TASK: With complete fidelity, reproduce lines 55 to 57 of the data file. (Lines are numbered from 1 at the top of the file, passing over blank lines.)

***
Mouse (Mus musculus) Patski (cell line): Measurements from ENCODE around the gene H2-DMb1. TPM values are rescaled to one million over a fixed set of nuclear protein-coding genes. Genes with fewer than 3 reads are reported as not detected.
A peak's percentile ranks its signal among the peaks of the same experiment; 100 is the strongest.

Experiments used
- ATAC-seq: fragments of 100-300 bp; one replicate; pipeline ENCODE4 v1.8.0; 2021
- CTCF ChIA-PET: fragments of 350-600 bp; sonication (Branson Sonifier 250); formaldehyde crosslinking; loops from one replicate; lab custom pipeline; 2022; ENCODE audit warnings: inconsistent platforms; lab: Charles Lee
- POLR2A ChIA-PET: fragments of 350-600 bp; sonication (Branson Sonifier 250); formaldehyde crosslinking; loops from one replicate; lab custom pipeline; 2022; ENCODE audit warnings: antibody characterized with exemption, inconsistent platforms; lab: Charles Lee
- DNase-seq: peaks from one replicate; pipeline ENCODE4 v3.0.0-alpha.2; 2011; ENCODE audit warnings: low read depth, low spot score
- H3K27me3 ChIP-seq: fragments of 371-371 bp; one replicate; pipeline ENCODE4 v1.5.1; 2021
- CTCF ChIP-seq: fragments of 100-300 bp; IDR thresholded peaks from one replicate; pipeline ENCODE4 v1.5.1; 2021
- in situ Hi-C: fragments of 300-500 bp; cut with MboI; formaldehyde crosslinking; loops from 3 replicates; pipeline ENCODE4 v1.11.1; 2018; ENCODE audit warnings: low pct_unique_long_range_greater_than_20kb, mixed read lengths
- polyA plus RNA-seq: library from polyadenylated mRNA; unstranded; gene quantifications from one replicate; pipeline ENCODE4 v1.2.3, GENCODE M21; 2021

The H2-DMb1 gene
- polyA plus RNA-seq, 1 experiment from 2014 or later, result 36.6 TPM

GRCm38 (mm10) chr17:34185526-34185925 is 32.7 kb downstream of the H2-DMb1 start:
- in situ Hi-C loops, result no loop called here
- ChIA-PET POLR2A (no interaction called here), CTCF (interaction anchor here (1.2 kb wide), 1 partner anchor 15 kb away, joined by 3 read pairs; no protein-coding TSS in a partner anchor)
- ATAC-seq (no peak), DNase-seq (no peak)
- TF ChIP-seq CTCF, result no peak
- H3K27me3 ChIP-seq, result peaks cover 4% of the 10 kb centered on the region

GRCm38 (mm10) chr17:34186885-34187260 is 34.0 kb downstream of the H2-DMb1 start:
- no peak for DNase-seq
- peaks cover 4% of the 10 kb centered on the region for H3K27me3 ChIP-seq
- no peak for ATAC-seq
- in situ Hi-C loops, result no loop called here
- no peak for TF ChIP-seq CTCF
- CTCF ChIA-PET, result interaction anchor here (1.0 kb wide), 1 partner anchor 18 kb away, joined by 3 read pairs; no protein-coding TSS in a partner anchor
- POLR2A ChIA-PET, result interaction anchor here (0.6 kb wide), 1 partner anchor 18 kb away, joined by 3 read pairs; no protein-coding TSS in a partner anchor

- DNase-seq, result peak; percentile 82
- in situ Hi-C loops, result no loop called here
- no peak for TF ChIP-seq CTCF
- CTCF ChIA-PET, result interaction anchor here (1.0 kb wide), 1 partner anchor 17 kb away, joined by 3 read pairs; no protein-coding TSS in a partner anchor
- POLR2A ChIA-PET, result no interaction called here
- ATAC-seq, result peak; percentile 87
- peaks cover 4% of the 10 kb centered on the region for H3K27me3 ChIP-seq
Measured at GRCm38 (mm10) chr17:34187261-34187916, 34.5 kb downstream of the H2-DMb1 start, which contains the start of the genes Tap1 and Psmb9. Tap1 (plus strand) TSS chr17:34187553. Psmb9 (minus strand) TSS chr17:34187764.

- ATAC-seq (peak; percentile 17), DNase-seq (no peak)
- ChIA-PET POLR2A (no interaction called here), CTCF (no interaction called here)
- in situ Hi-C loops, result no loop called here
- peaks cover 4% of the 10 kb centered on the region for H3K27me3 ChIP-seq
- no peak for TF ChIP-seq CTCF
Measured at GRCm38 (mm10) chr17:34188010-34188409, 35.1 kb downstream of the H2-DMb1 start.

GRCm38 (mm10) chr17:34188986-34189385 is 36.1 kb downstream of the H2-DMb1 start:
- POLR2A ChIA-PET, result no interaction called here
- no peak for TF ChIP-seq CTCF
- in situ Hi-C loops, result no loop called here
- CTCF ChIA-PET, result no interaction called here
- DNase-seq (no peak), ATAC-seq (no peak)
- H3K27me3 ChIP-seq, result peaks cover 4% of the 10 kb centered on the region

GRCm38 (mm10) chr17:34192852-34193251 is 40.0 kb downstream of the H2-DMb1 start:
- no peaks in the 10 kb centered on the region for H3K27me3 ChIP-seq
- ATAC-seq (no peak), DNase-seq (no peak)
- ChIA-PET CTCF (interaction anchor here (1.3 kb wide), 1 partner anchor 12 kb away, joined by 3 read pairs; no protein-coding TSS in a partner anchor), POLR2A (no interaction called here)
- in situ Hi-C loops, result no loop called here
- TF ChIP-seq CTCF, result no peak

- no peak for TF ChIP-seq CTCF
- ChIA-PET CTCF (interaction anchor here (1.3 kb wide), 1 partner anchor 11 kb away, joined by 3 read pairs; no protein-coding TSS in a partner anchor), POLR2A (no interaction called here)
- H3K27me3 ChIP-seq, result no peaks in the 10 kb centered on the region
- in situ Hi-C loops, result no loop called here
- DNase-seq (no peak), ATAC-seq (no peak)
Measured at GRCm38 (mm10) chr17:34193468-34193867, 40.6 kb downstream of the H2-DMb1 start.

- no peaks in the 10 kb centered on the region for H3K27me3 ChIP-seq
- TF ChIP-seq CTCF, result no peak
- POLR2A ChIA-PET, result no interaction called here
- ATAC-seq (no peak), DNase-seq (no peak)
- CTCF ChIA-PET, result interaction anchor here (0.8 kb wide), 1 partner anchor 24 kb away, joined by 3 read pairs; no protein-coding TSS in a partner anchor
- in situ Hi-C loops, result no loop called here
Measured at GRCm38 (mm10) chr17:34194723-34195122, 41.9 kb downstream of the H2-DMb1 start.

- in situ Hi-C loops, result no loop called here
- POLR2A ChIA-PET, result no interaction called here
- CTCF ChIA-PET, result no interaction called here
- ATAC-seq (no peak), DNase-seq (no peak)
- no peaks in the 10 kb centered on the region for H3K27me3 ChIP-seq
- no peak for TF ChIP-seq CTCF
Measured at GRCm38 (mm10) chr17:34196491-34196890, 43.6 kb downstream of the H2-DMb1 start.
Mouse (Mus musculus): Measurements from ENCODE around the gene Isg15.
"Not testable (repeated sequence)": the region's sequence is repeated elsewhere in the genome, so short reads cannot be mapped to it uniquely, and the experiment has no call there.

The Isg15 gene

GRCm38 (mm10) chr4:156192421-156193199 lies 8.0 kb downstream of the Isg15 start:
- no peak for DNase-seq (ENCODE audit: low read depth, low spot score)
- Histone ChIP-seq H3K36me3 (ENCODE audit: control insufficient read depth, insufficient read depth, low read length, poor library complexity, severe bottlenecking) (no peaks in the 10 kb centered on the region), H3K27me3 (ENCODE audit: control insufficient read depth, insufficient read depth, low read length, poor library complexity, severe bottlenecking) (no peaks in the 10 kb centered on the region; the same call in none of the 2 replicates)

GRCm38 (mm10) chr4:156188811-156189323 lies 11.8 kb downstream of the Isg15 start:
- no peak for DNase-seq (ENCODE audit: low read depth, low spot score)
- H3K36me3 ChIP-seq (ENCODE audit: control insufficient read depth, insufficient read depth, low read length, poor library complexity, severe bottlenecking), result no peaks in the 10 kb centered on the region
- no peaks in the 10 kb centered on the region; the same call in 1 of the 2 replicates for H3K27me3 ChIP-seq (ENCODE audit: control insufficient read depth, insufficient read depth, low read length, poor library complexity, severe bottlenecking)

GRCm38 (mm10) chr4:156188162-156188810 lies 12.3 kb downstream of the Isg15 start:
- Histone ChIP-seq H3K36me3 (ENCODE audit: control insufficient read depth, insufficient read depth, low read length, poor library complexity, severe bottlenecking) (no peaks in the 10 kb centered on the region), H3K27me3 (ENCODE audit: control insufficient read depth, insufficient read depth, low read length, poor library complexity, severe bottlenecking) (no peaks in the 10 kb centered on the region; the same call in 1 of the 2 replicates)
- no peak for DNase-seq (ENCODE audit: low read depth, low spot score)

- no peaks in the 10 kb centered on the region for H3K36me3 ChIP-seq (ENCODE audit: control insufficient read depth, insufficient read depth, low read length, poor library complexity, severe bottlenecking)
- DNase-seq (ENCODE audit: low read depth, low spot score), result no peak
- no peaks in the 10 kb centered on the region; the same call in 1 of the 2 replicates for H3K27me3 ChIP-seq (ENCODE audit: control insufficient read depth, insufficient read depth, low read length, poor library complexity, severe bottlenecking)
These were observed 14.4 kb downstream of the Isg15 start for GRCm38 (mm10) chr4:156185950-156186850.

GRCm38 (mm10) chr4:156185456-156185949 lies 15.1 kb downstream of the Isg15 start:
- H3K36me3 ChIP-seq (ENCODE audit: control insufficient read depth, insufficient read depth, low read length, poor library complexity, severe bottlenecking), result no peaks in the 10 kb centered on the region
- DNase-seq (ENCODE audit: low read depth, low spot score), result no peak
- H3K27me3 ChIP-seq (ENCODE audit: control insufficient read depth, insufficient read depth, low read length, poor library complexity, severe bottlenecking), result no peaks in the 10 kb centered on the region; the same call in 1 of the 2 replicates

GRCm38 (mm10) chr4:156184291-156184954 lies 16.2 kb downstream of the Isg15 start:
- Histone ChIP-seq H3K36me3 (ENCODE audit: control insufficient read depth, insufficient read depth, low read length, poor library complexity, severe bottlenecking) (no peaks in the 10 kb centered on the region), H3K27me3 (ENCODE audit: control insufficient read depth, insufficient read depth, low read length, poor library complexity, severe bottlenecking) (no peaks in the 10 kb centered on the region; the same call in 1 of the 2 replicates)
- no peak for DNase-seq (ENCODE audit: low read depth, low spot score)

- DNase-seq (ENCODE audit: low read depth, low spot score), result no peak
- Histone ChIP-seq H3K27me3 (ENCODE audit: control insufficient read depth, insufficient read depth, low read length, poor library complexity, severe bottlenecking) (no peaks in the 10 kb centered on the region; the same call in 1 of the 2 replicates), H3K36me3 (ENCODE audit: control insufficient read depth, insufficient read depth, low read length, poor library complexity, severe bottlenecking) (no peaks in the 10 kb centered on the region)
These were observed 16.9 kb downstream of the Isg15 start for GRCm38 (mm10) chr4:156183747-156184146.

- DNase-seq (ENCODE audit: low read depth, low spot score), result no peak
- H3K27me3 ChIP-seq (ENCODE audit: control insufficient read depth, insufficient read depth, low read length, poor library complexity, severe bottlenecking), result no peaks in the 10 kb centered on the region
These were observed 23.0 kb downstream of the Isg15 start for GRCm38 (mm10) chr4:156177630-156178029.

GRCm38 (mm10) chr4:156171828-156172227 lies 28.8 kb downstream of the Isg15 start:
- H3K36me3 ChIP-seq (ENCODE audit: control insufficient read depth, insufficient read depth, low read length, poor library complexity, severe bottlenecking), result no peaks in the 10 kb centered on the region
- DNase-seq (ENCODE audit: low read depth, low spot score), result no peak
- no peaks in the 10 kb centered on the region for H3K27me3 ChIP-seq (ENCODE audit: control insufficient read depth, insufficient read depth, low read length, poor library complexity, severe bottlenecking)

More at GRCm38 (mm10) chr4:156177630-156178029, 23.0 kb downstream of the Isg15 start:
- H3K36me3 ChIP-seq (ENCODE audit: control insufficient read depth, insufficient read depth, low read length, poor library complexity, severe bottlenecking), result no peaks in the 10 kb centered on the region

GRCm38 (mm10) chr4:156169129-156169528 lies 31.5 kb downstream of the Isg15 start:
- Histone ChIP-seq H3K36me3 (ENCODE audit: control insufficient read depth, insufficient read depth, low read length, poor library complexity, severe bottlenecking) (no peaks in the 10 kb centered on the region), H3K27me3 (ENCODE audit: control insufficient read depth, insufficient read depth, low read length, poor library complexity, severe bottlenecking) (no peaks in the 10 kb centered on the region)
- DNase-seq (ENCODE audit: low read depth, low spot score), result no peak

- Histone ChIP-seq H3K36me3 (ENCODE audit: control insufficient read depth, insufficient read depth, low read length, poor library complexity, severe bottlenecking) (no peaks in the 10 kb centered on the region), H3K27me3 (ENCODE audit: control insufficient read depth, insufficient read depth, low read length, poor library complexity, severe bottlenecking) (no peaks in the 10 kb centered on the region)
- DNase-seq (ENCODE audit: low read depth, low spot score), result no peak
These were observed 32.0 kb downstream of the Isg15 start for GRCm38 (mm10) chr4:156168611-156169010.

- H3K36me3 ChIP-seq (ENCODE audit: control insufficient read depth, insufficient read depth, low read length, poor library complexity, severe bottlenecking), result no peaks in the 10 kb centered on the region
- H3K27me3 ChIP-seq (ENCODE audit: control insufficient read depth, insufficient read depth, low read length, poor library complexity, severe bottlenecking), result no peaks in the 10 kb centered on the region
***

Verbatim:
- no peak for TF ChIP-seq CTCF
- ChIA-PET CTCF (interaction anchor here (1.3 kb wide), 1 partner anchor 11 kb away, joined by 3 read pairs; no protein-coding TSS in a partner anchor), POLR2A (no interaction called here)
- H3K27me3 ChIP-seq, result no peaks in the 10 kb centered on the region